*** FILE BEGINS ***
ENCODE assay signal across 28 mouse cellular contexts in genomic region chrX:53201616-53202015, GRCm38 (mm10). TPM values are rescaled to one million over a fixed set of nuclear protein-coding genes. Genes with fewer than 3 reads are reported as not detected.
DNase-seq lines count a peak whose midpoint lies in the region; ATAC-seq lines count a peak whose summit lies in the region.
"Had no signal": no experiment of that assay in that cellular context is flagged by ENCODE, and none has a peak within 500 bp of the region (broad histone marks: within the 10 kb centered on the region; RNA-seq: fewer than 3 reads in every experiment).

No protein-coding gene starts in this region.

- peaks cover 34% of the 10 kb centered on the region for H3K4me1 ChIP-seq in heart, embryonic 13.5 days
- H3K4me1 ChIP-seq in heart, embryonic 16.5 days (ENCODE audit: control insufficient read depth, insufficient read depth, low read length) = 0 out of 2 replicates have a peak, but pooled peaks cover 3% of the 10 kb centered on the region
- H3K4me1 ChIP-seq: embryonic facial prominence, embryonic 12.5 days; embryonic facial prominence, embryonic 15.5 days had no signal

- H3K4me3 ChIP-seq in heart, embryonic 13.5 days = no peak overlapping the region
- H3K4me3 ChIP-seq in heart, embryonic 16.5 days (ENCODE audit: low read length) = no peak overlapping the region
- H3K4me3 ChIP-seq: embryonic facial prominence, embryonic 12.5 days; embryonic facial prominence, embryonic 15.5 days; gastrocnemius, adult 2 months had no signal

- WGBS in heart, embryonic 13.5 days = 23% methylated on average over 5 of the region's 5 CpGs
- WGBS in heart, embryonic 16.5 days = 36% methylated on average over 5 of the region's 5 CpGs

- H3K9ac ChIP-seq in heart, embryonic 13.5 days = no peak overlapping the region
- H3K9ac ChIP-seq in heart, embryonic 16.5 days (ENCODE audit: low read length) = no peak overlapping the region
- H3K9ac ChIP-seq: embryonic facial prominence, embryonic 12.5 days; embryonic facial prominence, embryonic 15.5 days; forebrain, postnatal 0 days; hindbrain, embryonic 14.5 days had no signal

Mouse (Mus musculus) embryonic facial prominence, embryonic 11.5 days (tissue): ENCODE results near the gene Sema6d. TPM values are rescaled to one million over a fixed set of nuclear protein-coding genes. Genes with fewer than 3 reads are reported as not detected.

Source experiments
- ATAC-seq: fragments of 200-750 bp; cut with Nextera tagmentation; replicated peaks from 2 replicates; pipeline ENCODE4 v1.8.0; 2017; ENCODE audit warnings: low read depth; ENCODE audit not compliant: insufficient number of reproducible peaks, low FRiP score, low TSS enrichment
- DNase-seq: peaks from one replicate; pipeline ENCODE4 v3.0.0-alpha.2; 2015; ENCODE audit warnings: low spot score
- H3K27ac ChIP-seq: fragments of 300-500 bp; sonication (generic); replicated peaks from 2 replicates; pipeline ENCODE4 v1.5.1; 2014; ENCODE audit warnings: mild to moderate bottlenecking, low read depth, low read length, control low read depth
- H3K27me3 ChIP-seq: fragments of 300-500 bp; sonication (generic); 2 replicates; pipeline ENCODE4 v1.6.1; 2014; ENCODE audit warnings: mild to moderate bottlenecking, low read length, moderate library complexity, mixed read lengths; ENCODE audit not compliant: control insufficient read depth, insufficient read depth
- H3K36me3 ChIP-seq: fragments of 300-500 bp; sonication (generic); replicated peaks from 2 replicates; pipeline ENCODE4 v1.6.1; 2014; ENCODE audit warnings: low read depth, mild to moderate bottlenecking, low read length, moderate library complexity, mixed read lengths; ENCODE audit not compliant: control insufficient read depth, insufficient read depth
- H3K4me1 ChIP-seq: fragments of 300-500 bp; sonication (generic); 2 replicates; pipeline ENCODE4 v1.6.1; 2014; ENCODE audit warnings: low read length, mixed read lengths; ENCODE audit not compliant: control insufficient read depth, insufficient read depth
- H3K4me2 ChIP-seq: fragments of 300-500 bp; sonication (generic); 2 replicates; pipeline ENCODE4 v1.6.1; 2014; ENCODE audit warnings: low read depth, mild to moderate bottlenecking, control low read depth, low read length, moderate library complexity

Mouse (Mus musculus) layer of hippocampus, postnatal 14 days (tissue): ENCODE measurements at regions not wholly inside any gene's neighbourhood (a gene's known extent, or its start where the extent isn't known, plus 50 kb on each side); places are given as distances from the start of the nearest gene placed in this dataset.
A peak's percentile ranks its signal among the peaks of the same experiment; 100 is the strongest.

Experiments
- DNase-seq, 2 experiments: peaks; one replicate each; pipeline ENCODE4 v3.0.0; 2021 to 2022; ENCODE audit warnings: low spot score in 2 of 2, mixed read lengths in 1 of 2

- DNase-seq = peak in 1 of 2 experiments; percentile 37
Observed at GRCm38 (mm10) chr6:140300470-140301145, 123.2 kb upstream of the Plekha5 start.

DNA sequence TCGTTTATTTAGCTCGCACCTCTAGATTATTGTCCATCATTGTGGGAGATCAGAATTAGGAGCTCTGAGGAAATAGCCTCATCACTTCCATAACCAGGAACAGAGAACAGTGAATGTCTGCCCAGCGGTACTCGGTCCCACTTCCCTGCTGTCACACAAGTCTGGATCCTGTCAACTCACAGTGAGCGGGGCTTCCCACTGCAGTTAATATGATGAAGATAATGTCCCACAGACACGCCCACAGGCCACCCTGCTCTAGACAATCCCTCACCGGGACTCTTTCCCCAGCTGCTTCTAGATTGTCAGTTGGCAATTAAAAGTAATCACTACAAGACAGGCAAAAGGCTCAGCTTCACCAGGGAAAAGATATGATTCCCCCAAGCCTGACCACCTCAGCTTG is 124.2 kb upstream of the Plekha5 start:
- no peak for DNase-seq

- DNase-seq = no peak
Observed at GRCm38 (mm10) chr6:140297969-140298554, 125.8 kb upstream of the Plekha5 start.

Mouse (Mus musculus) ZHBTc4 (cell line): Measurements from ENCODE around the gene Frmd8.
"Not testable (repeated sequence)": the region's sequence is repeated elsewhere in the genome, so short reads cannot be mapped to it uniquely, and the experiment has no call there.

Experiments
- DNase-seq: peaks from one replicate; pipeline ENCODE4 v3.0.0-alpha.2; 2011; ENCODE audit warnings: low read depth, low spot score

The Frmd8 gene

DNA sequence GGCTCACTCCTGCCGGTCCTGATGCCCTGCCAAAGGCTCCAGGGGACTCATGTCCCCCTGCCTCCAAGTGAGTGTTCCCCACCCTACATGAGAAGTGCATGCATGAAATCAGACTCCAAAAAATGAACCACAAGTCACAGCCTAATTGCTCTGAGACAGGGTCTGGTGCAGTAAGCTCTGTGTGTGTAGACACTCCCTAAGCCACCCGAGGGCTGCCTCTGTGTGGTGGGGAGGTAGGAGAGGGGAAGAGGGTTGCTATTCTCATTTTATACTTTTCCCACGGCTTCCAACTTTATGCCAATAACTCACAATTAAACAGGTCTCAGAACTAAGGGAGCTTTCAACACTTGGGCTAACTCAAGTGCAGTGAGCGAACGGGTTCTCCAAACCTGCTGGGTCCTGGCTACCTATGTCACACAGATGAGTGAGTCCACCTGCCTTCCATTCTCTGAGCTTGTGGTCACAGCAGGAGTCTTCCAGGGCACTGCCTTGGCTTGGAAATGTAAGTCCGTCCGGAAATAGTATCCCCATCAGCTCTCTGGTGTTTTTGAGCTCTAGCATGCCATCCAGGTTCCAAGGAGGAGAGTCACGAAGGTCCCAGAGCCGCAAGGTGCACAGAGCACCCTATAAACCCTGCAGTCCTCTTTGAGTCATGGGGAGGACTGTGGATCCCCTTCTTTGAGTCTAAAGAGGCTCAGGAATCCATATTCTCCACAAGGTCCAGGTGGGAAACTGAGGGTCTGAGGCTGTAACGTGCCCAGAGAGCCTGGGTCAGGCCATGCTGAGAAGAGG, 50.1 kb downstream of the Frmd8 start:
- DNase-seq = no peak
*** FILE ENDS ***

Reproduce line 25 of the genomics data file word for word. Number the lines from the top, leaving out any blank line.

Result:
Mouse (Mus musculus) layer of hippocampus, postnatal 14 days (tissue): ENCODE measurements at regions not wholly inside any gene's neighbourhood (a gene's known extent, or its start where the extent isn't known, plus 50 kb on each side); places are given as distances from the start of the nearest gene placed in this dataset.